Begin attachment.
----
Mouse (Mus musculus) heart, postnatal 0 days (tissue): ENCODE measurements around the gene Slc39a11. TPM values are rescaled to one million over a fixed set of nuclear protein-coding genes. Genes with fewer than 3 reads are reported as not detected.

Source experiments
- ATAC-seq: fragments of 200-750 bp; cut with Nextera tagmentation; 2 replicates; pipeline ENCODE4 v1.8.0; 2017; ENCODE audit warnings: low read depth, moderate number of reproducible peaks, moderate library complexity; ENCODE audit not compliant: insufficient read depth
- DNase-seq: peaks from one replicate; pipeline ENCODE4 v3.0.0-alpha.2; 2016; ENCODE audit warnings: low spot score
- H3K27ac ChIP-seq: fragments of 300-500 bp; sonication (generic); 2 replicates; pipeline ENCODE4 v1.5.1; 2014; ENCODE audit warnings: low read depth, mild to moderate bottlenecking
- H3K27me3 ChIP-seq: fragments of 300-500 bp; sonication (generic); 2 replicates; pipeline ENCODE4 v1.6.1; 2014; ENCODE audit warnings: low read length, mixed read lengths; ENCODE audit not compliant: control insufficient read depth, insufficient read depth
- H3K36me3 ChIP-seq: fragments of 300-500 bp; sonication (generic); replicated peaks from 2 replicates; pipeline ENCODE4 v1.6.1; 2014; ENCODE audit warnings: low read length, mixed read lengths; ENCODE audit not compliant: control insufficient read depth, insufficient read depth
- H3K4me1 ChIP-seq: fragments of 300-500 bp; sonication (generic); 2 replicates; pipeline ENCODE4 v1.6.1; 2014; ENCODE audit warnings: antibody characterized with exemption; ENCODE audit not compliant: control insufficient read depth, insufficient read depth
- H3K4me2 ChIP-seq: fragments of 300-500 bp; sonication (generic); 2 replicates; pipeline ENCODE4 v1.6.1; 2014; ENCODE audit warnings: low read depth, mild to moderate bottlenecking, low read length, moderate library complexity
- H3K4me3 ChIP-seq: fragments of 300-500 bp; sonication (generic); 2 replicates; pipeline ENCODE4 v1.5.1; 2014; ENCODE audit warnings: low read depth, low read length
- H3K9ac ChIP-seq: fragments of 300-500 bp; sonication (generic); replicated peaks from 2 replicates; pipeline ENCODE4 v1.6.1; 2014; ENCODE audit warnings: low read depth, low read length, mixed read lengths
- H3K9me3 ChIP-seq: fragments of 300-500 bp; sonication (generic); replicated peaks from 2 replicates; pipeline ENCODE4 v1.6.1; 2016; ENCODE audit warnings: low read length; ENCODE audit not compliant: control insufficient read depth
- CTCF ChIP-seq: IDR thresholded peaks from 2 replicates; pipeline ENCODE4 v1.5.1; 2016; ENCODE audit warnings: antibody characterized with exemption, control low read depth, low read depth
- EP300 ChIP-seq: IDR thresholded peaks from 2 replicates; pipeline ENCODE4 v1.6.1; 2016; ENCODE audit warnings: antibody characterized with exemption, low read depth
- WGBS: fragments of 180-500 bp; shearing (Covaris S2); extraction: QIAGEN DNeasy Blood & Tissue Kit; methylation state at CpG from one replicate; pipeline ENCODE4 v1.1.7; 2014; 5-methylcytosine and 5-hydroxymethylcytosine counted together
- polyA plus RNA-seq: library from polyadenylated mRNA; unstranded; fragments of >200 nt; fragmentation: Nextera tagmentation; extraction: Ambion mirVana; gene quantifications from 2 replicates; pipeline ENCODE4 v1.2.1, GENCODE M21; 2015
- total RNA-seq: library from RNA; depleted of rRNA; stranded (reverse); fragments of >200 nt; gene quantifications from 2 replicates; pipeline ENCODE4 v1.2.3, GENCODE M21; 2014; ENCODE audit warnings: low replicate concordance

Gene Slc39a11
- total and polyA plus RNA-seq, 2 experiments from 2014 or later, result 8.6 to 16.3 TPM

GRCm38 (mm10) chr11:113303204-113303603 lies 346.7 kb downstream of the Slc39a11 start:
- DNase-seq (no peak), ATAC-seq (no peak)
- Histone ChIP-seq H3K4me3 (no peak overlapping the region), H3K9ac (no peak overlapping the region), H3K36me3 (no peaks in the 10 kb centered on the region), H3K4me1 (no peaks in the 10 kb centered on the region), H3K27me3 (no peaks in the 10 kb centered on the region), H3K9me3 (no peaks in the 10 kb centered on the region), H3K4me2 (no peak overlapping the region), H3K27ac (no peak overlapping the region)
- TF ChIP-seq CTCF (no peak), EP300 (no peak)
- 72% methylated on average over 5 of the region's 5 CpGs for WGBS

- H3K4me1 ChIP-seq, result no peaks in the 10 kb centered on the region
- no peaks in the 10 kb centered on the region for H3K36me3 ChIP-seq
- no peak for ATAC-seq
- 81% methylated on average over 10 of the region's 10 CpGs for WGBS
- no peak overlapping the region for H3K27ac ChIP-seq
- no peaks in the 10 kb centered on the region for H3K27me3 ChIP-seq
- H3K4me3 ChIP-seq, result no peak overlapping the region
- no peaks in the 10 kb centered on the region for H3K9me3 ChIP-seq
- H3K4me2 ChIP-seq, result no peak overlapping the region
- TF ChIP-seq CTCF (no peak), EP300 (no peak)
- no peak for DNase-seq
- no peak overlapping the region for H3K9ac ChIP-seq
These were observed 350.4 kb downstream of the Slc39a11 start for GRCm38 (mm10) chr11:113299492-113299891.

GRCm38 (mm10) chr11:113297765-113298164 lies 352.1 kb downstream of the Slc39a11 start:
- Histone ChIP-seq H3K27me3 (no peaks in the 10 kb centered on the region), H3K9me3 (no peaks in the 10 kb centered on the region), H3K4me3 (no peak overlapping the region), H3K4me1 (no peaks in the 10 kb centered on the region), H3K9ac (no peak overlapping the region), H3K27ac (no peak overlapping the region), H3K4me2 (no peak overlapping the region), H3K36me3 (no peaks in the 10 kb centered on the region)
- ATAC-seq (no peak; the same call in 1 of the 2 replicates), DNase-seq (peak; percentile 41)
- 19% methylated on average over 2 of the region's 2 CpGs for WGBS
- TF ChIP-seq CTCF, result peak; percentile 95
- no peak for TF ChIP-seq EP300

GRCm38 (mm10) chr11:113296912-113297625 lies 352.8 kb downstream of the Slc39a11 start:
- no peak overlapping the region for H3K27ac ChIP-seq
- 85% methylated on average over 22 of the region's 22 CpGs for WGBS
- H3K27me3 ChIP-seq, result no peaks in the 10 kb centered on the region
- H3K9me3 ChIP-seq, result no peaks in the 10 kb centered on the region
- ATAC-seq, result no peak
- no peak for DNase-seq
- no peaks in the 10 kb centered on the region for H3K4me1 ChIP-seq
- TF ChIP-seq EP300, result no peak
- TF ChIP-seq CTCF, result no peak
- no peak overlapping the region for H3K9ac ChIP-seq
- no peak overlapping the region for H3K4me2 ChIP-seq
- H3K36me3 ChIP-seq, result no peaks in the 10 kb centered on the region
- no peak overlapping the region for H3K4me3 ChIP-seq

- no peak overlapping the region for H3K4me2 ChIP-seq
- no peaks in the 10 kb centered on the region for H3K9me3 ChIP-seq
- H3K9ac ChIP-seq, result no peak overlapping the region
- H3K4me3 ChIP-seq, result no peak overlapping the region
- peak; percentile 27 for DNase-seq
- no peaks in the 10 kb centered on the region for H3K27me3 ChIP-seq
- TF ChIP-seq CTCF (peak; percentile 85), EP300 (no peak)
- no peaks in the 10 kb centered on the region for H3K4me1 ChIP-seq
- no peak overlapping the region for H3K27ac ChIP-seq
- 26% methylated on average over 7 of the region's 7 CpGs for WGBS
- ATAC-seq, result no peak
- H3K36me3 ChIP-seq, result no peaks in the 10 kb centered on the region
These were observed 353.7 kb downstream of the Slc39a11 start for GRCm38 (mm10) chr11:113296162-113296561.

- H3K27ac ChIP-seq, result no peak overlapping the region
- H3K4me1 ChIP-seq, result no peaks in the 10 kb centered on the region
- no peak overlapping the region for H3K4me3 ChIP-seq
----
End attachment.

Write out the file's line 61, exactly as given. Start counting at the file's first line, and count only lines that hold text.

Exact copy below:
- H3K4me3 ChIP-seq, result no peak overlapping the region